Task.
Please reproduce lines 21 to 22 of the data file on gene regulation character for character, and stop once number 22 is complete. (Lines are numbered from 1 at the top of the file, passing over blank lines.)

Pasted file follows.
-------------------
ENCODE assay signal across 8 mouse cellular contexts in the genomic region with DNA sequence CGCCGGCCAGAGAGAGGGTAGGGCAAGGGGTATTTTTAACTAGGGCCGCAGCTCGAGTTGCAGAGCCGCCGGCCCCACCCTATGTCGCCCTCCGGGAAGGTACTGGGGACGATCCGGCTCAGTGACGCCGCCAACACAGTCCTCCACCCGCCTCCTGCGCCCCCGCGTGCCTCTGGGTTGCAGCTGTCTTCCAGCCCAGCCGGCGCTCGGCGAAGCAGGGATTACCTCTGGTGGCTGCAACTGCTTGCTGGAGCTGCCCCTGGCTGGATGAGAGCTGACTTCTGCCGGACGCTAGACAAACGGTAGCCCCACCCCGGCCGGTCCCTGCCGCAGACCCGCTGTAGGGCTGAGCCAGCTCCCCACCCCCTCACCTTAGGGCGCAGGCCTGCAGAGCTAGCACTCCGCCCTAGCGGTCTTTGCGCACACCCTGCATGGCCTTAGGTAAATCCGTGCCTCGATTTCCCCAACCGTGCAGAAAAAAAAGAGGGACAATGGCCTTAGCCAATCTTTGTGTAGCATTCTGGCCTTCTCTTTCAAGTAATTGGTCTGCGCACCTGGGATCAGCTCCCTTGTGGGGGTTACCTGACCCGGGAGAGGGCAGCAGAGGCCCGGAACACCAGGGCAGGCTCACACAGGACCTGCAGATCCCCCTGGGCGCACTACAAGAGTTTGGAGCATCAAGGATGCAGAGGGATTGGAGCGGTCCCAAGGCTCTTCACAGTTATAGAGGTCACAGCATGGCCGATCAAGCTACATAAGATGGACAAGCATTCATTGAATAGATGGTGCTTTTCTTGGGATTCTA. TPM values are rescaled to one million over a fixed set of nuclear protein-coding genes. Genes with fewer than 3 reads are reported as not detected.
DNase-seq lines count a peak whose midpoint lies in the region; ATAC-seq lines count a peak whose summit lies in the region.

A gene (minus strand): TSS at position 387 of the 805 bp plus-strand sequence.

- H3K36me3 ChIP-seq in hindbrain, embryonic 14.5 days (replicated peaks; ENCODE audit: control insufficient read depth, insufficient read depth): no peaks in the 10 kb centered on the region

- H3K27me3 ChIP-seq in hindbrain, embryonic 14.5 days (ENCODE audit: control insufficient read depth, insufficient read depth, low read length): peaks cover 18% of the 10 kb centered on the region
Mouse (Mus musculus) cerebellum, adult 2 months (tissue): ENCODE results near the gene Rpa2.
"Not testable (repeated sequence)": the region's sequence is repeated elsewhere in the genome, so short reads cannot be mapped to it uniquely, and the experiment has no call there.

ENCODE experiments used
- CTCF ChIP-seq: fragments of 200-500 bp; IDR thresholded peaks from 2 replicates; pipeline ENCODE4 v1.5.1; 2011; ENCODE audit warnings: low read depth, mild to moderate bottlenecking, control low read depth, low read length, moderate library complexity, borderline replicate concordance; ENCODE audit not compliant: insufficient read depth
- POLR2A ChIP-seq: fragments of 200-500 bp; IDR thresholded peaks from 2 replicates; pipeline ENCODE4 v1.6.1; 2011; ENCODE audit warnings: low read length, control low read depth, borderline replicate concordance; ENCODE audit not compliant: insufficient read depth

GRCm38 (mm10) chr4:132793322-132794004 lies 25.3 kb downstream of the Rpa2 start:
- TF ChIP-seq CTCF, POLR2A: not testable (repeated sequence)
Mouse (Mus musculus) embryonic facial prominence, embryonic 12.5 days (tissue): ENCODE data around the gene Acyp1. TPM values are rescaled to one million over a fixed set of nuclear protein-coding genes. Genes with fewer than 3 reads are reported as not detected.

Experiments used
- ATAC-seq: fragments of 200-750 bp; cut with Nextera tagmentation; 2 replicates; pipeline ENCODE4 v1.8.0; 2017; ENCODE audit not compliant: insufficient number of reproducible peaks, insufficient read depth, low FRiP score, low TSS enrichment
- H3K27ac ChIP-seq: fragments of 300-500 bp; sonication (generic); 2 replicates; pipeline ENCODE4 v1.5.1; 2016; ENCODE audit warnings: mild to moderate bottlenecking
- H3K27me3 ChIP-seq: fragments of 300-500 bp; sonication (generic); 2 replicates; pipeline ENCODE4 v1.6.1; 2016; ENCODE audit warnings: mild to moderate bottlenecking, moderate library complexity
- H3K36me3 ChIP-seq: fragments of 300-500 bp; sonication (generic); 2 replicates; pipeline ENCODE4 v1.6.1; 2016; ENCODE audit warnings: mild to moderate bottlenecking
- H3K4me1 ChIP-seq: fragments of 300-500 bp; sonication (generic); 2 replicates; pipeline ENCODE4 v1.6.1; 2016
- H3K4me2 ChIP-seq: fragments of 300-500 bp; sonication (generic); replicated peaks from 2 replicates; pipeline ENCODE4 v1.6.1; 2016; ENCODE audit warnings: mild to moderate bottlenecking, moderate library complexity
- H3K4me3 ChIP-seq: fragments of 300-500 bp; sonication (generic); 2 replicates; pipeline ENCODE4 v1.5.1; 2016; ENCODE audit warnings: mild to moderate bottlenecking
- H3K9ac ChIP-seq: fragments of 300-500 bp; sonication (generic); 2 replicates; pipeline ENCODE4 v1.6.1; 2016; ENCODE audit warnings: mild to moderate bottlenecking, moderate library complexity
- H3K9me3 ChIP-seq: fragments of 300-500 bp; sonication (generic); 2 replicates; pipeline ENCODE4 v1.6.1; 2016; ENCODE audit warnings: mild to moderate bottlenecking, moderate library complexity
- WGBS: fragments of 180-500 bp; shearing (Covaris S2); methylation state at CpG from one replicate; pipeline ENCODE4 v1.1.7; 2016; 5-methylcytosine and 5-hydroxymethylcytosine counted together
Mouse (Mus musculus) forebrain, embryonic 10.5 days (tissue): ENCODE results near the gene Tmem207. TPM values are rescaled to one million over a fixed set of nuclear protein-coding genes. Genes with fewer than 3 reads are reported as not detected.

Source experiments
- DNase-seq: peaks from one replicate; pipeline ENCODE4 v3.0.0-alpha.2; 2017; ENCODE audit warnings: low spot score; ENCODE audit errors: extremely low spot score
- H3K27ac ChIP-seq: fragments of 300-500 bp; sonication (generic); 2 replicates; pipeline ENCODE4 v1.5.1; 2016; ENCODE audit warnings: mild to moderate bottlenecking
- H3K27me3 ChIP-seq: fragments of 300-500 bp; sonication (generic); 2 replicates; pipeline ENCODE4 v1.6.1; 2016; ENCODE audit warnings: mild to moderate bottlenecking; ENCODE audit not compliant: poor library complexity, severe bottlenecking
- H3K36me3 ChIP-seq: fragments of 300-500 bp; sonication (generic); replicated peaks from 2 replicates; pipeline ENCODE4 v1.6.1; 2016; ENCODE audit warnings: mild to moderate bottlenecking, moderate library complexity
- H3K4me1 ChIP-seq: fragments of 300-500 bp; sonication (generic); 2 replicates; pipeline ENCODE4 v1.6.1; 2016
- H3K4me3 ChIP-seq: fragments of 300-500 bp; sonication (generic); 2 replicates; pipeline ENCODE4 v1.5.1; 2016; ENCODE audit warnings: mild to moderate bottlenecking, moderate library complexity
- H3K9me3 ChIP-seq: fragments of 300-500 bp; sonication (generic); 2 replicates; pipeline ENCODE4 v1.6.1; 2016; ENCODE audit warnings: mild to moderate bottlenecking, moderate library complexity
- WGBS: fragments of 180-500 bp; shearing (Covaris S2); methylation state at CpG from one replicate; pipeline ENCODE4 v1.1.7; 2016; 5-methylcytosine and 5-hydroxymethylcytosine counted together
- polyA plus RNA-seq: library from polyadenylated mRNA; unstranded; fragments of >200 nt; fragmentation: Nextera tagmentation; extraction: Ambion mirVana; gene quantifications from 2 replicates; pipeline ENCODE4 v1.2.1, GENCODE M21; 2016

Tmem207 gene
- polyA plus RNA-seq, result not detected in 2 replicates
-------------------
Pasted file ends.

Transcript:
- H3K4me3 ChIP-seq: fragments of 300-500 bp; sonication (generic); 2 replicates; pipeline ENCODE4 v1.5.1; 2016; ENCODE audit warnings: mild to moderate bottlenecking
- H3K9ac ChIP-seq: fragments of 300-500 bp; sonication (generic); 2 replicates; pipeline ENCODE4 v1.6.1; 2016; ENCODE audit warnings: mild to moderate bottlenecking, moderate library complexity